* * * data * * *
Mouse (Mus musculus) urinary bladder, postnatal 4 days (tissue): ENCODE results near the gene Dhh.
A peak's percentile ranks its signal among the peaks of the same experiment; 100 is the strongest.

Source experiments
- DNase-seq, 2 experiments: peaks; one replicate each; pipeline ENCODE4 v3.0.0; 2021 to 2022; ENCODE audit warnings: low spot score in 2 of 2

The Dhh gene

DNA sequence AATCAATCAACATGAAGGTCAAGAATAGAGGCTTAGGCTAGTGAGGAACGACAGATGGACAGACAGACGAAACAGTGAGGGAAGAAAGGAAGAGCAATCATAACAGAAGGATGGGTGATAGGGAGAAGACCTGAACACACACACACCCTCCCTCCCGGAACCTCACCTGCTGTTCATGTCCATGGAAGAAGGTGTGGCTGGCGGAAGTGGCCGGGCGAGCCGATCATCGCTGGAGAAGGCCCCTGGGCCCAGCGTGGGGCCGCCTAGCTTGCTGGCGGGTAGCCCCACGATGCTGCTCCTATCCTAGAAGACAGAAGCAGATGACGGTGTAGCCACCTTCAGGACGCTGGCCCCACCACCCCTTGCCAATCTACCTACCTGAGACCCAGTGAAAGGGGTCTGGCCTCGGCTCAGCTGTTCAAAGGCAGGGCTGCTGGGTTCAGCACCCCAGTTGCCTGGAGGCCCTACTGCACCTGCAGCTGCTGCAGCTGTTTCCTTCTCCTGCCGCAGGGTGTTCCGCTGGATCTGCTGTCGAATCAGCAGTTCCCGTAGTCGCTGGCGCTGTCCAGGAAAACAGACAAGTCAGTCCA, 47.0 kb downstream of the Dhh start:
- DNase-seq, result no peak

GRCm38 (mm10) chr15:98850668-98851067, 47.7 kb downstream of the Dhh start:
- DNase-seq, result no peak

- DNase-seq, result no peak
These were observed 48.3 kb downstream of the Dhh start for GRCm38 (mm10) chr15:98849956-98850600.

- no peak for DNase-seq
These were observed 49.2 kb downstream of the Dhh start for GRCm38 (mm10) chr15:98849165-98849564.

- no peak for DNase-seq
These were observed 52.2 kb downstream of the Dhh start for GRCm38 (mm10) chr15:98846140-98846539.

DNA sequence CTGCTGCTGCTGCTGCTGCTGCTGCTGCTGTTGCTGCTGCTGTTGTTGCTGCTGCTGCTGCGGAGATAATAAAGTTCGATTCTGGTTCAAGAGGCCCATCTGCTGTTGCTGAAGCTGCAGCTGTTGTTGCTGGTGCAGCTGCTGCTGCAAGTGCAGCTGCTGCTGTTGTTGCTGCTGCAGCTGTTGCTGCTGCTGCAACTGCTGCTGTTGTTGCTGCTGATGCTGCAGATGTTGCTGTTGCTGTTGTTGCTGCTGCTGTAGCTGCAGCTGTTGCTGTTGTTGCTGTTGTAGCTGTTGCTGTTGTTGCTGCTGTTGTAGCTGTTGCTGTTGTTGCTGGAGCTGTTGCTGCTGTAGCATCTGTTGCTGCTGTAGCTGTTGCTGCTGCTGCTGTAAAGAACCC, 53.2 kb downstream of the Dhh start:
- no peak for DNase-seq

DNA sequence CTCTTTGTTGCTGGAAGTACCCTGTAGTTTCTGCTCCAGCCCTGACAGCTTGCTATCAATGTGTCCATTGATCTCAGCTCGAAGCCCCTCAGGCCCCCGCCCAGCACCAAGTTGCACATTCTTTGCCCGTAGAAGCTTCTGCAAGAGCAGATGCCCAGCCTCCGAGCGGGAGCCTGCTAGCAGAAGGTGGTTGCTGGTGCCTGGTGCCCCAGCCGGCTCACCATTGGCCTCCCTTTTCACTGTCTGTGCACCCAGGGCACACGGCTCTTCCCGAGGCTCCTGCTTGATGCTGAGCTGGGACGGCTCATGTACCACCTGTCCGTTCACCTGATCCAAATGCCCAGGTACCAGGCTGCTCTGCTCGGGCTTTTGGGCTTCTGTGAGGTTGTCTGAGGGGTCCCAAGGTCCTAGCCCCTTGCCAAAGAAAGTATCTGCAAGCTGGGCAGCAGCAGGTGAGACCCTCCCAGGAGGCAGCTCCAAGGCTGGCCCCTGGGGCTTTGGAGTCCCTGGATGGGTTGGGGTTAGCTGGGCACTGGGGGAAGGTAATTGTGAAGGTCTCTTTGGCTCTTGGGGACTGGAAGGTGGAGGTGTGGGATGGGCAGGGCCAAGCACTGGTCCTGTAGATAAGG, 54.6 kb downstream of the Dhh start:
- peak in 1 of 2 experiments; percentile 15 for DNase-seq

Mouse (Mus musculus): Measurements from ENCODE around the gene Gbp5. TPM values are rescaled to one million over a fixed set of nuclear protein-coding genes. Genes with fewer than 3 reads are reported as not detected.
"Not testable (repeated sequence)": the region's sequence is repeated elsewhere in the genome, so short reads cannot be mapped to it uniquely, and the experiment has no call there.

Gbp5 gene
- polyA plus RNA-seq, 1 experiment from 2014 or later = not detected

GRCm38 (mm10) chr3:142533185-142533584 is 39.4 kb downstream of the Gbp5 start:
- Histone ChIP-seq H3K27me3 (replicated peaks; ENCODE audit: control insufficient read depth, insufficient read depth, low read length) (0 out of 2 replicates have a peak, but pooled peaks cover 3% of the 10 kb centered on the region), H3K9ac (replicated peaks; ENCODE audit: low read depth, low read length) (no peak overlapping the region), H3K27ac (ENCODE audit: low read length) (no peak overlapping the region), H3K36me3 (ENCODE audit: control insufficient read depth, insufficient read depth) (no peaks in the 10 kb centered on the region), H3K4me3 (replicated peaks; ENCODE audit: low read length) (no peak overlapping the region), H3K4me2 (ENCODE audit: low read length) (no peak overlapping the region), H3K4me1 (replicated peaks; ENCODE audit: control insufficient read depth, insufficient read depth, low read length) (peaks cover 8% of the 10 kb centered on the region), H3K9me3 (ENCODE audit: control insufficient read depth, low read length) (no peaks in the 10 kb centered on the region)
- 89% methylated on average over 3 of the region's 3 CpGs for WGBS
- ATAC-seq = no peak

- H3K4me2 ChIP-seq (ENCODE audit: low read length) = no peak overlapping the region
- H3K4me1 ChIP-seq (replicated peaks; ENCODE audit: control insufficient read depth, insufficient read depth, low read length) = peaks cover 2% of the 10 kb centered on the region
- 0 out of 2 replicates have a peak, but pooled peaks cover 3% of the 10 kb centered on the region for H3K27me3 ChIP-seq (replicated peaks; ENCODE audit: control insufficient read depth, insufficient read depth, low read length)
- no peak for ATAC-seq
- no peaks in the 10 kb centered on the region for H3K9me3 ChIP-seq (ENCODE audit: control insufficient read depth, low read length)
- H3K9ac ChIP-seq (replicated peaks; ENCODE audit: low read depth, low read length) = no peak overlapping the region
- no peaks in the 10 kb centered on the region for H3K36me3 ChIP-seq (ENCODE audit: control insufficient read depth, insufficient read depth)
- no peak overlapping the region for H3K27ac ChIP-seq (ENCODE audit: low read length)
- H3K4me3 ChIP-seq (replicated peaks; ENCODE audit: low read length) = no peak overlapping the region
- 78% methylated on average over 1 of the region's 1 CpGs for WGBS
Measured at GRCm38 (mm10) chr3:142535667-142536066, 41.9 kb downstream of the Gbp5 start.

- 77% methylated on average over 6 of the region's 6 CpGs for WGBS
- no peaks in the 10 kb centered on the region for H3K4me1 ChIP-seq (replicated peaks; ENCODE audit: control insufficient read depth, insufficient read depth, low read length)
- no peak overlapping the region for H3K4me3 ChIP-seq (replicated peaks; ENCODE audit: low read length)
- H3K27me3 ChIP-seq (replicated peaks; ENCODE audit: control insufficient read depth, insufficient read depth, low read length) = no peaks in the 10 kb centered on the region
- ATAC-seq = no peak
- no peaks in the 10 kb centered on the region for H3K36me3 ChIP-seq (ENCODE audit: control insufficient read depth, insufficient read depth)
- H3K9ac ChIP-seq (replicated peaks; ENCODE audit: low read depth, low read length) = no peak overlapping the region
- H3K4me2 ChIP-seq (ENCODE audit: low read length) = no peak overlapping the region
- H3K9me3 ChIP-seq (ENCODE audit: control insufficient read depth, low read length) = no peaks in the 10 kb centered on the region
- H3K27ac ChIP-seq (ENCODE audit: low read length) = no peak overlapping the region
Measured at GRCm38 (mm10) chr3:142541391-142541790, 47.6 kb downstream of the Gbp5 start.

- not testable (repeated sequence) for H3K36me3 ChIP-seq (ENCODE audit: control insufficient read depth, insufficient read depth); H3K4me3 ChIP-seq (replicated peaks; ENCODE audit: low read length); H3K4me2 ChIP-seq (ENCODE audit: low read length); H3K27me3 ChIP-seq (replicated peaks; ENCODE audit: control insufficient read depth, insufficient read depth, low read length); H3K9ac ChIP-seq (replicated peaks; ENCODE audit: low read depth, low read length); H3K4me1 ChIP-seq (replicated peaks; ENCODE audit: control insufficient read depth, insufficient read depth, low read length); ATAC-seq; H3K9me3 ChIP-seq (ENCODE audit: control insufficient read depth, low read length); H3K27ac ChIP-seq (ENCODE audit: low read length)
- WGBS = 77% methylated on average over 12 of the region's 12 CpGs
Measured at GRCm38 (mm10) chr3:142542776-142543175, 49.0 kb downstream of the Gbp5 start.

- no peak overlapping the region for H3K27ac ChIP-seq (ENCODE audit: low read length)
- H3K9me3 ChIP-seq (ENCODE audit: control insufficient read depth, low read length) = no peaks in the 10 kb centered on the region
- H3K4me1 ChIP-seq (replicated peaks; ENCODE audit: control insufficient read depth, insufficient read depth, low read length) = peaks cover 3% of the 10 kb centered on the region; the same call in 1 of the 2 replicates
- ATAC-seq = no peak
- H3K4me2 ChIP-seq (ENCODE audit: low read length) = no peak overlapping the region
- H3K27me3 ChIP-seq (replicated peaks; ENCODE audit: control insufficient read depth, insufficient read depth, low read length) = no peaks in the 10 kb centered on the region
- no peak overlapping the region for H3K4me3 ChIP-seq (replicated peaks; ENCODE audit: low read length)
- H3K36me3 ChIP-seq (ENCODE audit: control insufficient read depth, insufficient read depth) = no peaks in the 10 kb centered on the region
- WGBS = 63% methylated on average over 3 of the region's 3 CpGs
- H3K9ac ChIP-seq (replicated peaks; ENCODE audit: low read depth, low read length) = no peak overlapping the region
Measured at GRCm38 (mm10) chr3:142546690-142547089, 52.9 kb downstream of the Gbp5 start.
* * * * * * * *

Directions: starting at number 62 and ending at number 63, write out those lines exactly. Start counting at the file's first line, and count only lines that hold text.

- H3K9ac ChIP-seq (replicated peaks; ENCODE audit: low read depth, low read length) = no peak overlapping the region
Measured at GRCm38 (mm10) chr3:142546690-142547089, 52.9 kb downstream of the Gbp5 start.